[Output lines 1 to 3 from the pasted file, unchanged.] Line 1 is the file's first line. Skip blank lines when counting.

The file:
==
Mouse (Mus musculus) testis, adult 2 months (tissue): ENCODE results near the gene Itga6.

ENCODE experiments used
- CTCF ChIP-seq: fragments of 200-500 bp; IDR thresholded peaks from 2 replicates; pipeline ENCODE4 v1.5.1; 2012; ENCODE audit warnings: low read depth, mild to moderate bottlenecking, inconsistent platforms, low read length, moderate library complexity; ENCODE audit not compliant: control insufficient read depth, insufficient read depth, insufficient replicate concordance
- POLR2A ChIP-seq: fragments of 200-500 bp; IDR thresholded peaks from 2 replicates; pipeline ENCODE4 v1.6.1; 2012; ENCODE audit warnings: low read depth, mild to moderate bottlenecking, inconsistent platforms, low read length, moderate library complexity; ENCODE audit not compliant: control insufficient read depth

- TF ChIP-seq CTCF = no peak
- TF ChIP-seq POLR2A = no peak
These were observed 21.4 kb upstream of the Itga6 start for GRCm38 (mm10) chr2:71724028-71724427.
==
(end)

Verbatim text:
Mouse (Mus musculus) testis, adult 2 months (tissue): ENCODE results near the gene Itga6.

ENCODE experiments used
- CTCF ChIP-seq: fragments of 200-500 bp; IDR thresholded peaks from 2 replicates; pipeline ENCODE4 v1.5.1; 2012; ENCODE audit warnings: low read depth, mild to moderate bottlenecking, inconsistent platforms, low read length, moderate library complexity; ENCODE audit not compliant: control insufficient read depth, insufficient read depth, insufficient replicate concordance